Flying doctor transfers 2600+ patients from CQ in 2020
DESPITE unprecedented challenges, the Royal Flying Doctor Service Queensland has navigated 2020 with minimal obstruction to its vital services, flying more than 2600 patients from Gladstone and Rockhampton for treatment.
Patient transfers across the state were on par with 2019, an RFDS spokesman said, with 10,678 patients being flown to emergency or specialist care between January and December 1.
Rockhampton RFDS crews flew 2326 patients in the same period, with the top reasons for transfer being medical conditions related to the heart, sepsis, and appendicitis.
From Gladstone airport, 359 patients were transferred by the RFDS for emergency or specialist care.
The top reasons for Gladstone patient transfers by the RFDS included medical conditions related to the heart, respiratory distress of newborns and gallstones.
RFDS Chief Executive Officer Meredith Staib said it was a challenging year for all healthcare providers.
"This year was unlike anything anyone could have predicted, and I am immensely proud of the way our frontline staff and the whole organisation responded to the pandemic," Ms Staib said.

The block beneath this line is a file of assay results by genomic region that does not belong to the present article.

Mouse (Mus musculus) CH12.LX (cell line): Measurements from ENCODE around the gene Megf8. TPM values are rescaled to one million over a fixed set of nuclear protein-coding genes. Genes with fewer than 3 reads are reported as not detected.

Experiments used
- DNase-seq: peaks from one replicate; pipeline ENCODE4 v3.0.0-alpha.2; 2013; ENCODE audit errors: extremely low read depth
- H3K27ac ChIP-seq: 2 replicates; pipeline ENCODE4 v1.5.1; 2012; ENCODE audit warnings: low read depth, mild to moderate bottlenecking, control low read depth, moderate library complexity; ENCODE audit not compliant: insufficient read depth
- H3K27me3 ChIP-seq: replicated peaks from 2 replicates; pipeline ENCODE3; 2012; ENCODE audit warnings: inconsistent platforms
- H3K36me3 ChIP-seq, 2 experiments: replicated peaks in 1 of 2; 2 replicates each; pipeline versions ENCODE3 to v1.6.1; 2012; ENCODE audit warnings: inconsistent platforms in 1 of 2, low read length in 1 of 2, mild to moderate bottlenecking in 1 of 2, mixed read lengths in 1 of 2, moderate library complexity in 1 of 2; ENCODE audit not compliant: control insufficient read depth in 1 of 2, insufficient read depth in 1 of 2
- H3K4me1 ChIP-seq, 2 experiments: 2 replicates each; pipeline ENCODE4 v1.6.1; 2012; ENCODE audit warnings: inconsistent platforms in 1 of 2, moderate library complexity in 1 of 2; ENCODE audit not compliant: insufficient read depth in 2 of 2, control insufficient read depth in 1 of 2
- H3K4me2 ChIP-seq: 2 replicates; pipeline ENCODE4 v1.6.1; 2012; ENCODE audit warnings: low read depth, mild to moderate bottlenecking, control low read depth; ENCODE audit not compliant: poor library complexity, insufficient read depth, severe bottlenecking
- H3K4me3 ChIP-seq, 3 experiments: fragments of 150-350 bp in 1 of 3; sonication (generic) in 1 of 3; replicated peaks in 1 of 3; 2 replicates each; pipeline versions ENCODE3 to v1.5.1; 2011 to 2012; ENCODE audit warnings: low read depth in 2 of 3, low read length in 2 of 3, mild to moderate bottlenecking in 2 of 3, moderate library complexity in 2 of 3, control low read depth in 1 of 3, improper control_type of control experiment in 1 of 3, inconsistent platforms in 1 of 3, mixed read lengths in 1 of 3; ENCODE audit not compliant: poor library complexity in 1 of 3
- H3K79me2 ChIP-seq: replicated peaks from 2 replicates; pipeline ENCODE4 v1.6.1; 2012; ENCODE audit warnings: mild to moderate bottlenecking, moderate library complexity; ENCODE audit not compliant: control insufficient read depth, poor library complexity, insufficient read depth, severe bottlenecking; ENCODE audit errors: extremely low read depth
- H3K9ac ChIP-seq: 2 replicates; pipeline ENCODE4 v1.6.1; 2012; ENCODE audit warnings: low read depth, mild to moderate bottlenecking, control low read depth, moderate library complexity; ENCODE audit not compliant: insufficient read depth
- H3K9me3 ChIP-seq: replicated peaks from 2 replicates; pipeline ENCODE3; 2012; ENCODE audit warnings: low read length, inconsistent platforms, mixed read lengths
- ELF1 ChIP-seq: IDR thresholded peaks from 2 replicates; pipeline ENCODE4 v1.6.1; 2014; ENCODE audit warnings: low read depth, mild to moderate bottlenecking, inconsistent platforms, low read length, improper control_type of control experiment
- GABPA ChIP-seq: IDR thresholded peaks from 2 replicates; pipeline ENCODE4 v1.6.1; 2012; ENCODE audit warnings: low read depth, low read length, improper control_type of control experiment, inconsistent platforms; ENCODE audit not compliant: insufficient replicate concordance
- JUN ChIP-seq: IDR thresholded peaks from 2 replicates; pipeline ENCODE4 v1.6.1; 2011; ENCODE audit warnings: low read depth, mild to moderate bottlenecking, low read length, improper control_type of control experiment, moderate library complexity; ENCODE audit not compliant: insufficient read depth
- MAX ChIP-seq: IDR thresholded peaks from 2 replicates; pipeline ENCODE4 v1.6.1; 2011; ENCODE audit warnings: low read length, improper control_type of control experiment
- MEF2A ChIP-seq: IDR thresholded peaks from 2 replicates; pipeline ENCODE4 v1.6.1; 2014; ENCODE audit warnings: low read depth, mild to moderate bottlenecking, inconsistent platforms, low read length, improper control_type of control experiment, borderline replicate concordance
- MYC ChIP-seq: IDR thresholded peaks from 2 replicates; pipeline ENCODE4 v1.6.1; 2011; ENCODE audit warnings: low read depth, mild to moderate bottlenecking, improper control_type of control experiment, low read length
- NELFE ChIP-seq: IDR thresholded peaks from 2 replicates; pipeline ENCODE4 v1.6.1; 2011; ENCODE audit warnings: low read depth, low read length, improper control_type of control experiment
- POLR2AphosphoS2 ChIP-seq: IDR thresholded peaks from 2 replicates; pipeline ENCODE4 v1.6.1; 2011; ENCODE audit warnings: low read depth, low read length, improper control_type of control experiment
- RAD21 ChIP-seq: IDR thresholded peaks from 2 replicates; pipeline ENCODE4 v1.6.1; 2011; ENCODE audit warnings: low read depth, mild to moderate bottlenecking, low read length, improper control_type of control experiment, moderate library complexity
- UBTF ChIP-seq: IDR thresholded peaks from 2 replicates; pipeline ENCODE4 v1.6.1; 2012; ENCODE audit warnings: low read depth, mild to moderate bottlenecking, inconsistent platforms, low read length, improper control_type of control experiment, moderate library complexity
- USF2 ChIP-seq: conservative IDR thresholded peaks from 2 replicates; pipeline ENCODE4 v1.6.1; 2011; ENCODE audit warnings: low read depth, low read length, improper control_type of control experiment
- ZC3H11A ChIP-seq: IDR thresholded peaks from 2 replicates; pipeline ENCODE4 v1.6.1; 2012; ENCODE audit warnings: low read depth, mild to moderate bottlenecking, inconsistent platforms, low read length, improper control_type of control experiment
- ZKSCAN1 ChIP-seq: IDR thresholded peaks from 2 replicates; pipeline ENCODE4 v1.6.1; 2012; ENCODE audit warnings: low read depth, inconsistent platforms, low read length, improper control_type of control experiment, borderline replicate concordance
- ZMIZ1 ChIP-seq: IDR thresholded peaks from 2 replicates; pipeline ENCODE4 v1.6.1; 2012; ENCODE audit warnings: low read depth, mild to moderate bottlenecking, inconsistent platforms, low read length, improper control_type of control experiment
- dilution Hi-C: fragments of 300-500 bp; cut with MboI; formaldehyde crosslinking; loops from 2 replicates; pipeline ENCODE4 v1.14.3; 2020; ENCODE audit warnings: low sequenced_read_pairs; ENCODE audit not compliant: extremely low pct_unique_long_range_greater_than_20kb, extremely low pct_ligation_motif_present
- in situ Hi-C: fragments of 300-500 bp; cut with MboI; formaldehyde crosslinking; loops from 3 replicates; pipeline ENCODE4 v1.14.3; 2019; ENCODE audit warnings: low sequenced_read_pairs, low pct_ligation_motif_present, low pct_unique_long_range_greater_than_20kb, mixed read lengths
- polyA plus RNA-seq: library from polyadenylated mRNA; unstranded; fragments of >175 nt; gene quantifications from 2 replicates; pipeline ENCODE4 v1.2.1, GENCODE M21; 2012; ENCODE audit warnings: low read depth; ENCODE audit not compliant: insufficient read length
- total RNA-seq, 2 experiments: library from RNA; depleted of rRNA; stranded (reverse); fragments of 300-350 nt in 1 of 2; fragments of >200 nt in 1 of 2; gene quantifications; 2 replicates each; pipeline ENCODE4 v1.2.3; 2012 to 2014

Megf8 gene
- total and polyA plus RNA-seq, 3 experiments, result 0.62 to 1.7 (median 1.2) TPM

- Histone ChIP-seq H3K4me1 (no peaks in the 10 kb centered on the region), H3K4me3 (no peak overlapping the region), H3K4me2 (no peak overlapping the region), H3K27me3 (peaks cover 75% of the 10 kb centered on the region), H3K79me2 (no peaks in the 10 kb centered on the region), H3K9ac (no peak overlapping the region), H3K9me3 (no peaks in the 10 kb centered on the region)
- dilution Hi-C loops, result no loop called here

"Throughout the rapidly developing situation our key focus remained on protecting the communities we serve.
"We rapidly adapted our primary health care service delivery models to meet health safety standards while ensuring patients were still able to access the care they needed."
While adhering to strict health guidelines during the height of the pandemic, the RFDS in Queensland drew on the years of trust and confidence it has built with the communities it serves to find ways to deliver primary health care services, including GP and nursing clinics to 94 locations across the state.
More than 25,000 patients accessed these services, from the far north on Cape York, to the south west corner at Birdsville, while more than 15,000 patients accessed health care via the RFDS telehealth service.
The RFDS Dental Service team, while unable to carry out dental consultations during parts of the pandemic-affected year, still delivered oral health care to 1035 patients across 11 outback communities.
Meanwhile, RFDS mental health clinicians delivered 5275 consultations across the Service's three major mental health and wellbeing teams, despite having to shift to a telehealth first model during the height of the pandemic.
While delivering these services across Queensland, RFDS pilots flew a total of 21,542 hours over 7.4 million kilometres, landing at 224 locations.
The RFDS primary care models were adapted in a variety of ways, Ms Staib said.
"This included shifting to telehealth where required, extending stays in community for some RFDS health care staff, heightening of staff PPE protocols, and innovative decontamination processes for our aircraft," she said.
"The RFDS has managed to operate at almost full capacity throughout 2020 without major disruption to service delivery.
"We remained true to our promise to deliver the finest care to the furthest corner of the state."